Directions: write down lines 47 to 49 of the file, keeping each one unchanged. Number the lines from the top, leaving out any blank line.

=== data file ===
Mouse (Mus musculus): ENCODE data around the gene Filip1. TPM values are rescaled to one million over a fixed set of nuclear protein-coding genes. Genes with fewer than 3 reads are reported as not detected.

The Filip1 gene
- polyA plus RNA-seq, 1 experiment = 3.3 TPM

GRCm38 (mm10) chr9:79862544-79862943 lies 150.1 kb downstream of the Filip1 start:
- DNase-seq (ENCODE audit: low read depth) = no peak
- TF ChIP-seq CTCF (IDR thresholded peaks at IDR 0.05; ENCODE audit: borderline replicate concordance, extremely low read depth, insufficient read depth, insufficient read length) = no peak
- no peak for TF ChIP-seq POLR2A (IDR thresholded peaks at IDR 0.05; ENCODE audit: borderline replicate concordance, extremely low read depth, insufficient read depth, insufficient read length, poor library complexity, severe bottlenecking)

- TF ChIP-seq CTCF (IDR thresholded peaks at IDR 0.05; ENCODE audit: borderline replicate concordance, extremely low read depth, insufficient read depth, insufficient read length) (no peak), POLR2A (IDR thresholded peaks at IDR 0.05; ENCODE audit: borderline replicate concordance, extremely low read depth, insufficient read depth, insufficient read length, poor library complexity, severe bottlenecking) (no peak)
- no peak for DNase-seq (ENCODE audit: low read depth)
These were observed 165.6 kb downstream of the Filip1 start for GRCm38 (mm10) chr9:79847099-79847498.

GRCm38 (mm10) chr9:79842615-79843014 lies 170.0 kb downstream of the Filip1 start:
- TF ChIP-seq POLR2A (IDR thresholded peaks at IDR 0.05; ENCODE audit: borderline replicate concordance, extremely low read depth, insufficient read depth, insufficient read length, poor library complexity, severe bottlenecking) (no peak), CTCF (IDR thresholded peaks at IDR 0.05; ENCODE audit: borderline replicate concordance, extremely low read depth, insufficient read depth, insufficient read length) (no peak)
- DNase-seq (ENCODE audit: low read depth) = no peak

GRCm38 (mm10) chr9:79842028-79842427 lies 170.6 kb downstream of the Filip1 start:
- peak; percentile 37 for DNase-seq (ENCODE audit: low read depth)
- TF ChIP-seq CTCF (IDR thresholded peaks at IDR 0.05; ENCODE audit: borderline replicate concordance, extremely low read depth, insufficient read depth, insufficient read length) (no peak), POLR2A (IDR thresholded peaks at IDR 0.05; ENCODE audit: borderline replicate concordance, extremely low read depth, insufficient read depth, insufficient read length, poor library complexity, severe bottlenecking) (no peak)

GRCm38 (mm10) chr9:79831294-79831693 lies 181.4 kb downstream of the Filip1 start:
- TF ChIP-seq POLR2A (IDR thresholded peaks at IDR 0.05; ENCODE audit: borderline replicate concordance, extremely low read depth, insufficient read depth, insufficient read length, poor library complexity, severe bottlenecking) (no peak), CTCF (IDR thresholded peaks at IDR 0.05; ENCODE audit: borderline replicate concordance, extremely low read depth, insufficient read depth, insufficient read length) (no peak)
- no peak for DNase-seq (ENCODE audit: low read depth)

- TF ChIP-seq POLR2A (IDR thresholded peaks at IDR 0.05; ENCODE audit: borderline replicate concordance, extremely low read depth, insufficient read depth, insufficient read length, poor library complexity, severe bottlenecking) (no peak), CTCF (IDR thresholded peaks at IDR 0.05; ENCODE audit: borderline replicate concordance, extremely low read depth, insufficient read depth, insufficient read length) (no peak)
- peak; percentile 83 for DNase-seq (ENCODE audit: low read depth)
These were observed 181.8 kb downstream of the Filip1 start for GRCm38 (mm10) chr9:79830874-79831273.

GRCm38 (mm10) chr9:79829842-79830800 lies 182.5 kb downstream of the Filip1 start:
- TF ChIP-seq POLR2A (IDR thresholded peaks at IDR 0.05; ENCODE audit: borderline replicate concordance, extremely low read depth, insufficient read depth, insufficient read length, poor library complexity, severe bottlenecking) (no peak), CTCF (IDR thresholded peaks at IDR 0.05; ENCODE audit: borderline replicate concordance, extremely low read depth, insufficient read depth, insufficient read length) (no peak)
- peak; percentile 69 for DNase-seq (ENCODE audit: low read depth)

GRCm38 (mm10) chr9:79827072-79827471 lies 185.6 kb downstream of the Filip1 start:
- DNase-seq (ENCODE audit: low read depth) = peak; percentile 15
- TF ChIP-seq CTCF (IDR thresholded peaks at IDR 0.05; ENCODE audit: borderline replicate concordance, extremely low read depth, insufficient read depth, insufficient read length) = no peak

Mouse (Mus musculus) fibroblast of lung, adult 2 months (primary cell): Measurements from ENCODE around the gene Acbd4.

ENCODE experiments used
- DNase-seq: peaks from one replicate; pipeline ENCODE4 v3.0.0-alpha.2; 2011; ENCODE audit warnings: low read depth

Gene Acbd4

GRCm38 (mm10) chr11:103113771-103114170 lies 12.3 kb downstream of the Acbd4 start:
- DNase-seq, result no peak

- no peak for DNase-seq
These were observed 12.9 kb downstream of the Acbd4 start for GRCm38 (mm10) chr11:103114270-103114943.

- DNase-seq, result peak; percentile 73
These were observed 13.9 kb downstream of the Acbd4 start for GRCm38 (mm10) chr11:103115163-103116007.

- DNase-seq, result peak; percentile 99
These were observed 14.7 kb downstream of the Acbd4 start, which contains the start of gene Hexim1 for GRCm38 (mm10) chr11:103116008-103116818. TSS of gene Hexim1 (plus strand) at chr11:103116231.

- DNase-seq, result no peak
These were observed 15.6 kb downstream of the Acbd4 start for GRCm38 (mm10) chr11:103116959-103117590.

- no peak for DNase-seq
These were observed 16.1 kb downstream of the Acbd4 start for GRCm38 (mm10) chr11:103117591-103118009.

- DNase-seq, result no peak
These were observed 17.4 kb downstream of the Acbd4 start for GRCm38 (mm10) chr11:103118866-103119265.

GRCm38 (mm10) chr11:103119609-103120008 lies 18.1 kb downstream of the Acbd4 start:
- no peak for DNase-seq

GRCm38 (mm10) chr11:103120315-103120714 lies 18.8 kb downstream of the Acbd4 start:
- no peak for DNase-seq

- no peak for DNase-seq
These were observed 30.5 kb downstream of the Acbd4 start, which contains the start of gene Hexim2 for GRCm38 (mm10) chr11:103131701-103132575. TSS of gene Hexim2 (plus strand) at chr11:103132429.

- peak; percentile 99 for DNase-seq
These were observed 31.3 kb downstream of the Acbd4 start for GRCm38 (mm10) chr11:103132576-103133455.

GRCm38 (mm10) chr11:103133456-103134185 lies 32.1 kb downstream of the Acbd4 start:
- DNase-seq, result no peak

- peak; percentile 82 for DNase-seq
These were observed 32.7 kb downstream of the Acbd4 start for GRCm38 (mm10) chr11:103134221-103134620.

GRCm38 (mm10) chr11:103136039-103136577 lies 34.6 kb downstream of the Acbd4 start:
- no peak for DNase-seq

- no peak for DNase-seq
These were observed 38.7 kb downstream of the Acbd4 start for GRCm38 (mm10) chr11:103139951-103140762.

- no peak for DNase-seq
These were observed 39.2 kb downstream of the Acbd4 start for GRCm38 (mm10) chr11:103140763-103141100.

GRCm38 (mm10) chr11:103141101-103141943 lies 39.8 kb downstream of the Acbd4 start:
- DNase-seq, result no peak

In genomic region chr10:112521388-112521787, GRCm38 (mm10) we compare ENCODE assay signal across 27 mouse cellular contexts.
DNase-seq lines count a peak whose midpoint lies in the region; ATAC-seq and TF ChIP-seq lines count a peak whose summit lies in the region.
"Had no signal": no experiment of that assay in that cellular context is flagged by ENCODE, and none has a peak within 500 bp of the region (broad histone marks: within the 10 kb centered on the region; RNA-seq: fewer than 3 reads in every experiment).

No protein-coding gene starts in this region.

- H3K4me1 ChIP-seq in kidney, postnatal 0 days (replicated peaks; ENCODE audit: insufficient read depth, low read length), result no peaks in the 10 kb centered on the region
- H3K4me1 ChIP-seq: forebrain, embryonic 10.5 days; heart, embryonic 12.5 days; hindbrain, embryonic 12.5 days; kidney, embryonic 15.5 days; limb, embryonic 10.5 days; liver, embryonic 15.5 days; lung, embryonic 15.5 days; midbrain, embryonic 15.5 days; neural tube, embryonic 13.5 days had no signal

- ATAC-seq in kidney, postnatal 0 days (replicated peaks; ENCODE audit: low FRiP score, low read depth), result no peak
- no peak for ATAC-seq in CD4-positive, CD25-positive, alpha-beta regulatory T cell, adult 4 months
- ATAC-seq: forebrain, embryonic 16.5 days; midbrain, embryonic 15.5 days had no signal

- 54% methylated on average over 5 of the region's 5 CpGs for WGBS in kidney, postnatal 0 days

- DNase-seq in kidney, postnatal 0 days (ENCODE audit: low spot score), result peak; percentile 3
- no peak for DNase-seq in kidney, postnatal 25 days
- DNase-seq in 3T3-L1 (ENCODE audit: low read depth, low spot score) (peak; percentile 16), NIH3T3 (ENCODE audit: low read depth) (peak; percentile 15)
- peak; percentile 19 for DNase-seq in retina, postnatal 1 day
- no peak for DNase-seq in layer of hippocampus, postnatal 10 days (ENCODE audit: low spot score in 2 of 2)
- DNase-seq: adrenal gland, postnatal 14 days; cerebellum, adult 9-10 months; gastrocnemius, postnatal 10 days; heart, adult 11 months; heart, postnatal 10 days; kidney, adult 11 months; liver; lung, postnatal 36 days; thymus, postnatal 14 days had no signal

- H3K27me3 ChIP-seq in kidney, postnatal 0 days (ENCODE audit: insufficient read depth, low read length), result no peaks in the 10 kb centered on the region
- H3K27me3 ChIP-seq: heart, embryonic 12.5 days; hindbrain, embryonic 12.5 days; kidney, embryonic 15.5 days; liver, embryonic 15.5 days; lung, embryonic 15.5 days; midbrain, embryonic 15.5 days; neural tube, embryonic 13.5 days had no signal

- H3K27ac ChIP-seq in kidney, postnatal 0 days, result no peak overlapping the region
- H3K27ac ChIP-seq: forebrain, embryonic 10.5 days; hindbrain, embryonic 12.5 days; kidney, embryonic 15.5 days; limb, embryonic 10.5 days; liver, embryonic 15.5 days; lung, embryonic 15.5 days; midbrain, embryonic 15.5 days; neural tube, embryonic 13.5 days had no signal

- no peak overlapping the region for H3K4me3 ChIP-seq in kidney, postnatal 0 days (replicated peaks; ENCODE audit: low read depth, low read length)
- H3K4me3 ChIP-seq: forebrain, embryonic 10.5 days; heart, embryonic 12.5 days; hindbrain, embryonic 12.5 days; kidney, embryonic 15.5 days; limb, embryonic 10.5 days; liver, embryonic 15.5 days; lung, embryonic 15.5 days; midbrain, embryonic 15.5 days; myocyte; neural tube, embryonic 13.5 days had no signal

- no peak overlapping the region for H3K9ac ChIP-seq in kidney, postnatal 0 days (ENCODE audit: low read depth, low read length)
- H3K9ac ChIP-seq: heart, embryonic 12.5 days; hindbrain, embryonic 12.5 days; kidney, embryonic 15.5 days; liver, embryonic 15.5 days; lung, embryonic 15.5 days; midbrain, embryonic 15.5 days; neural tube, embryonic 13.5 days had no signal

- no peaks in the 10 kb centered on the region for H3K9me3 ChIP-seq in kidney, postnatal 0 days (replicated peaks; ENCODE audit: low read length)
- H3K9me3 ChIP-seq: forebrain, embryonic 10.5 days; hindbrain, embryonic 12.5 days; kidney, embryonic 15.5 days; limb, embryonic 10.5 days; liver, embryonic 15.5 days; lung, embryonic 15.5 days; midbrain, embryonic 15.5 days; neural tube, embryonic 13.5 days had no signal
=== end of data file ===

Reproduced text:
GRCm38 (mm10) chr11:103119609-103120008 lies 18.1 kb downstream of the Acbd4 start:
- no peak for DNase-seq

GRCm38 (mm10) chr11:103120315-103120714 lies 18.8 kb downstream of the Acbd4 start: